The recent brouhaha concerning whether Pluto is a planet included arguments that reminded me of errors often made by the techno-elite. Im talking about the kinds of errors that shift the definition of success, turning an IT departments focus away from meeting the real needs of real users.
For those whove been more troubled lately by exploding batteries than exploding stars, let me review the bidding. It seems that the new definition of “planet” will be based on whether something is big enough for its own gravity to pull it into a spherical shape. This definition also adds other objects, like the asteroid (or “minor planet,” as some have long called it) Ceres, to membership in the club.
A much more radical redefinition that I heard proposed was that only Mercury, Venus, Earth and Mars should be termed planets at all—the gaseous bodies Jupiter, Saturn, Uranus and Neptune would be termed “failed stars.” If you cant stand on it, this reasoning goes, its not a planet. This is an interesting position but too extreme to have much chance of traction.
The final argument I heard, and the one that set me off, was that planets should be identified by their role in the evolution of the solar system—that the label should be bestowed only on the significant objects that have swept clear the space around the sun, accreting the debris left behind from the process of forming that star.
Ceres, being merely the major chunk of the debris called the asteroid belt, presumably would not qualify. Pluto, part of the other mess called the Kuiper Belt, presumably would not, either. This “space sweeper” definition also solves the problems of Earths moon (the largest satellite in proportion to its primary), Saturns moon Titan and Jupiters moon Ganymede (the latter two larger than Mercury, and the largest natural satellites overall). These objects would logically remain mere “moons.”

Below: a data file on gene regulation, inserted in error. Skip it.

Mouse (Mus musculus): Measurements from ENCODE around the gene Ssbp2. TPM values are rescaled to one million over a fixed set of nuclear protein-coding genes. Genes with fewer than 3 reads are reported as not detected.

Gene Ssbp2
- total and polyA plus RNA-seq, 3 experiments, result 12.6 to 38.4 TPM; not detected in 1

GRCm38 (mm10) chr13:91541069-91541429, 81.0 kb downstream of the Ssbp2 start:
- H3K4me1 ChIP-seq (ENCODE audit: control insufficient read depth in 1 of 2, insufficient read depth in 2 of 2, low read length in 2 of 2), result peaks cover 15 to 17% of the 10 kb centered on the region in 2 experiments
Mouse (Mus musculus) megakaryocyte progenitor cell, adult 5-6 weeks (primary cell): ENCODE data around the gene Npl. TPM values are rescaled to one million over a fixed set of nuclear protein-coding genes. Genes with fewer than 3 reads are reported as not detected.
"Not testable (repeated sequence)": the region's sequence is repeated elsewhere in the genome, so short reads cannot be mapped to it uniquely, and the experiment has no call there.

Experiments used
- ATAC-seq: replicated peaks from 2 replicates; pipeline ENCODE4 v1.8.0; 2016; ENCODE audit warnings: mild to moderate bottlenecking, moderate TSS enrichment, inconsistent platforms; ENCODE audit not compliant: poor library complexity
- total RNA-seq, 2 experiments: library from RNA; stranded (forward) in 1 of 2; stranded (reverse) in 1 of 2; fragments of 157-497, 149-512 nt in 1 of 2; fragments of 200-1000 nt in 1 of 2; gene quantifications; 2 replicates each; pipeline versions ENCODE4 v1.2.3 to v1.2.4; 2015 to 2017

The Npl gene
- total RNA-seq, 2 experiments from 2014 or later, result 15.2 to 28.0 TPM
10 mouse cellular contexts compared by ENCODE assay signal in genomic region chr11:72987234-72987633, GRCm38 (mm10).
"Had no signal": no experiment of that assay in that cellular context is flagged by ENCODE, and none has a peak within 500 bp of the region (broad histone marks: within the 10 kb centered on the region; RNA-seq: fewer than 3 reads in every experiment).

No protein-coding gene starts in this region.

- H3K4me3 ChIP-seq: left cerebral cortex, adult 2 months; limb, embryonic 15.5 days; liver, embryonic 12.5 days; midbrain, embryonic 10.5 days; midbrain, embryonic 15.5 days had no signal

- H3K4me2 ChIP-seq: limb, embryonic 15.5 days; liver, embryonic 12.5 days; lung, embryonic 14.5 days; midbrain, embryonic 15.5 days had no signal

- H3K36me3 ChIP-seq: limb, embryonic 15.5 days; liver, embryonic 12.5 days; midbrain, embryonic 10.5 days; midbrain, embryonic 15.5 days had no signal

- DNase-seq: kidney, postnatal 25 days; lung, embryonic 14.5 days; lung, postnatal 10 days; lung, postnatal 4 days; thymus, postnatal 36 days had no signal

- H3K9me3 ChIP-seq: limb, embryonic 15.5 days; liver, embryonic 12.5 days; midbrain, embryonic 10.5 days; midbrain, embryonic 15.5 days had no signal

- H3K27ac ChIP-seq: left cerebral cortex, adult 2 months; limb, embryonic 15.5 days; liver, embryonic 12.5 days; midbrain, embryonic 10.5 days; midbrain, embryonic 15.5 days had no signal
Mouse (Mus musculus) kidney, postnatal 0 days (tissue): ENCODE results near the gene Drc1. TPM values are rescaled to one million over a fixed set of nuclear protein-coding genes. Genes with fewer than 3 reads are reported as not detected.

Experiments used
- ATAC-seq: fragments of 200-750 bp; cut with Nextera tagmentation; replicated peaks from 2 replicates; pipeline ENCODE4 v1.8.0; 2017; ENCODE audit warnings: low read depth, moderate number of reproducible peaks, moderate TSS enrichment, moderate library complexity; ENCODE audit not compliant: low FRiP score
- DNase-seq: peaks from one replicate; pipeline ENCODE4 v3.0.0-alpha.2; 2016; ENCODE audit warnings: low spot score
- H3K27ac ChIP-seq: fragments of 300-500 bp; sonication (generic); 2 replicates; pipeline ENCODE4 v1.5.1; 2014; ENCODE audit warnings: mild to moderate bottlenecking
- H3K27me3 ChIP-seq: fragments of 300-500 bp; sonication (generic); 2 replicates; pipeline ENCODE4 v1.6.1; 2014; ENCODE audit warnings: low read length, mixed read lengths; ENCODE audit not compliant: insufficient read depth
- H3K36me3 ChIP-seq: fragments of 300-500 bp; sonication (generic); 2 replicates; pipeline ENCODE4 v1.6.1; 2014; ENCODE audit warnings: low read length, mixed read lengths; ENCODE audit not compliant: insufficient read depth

The person I heard advocating this argument seemed overly self-satisfied with his logic, asserting that this definition was somehow more true to the “essential nature” of a planet, to which I felt a real need to say, “Get over yourself.” Arguing with the TV screen doesnt get me anywhere, but I wanted to remind that speaker that the very word “planet” was coined by simple folk looking up at the night sky, not by exo-geologists (or whatever you call a person who studies dirt someplace other than here).
The word “planet” comes from the Greek “asteres planetai”—meaning “wandering stars”—because objects that orbit the sun will sometimes look to an earthbound observer as if theyre moving backward against the background of the far more distant stars.
Id argue, therefore, that the essential nature of a planet is anything bright enough to be visible to the unaided eye, small enough that it doesnt show a visible disk without magnification and orbiting the sun closely enough to exhibit whats technically termed “retrograde motion.” (Theres a nice demonstration of this behavior at www.lasalle.edu/~smithsc/Astronomy/retrograd.html.)
By this definition, Pluto is not a planet and never should have been. The folks who built New Yorks Rose Center for Earth and Space planetarium, at the American Museum of Natural History, figured this out back in 2001: As far as the Rose Centers main exhibit is concerned, there are only eight planets—and Im just fine with that.
With all this as a rather long prologue, Ill get to my point: A technically sophisticated in-group can easily forget why something is actually interesting or useful to people who dont study it for a living. The coder and chip-head communities are wonderful examples.
Arguments about one programming language versus another tend to focus on power and elegance, when the only real advantage that matters is a greater or lesser likelihood of producing more correct code in less time. Arguments about Windows versus Macintosh devolve into accusations of who stole what from whom, instead of which system makes it easier for more people to do more of what they want to do at less cost and with less support.
Its not about what things are called; its about the reason that they were ever interesting enough to be given a name at all. Specialists, in anything, would do well to remember that.
Technology Editor Peter Coffee can be reached at [email protected].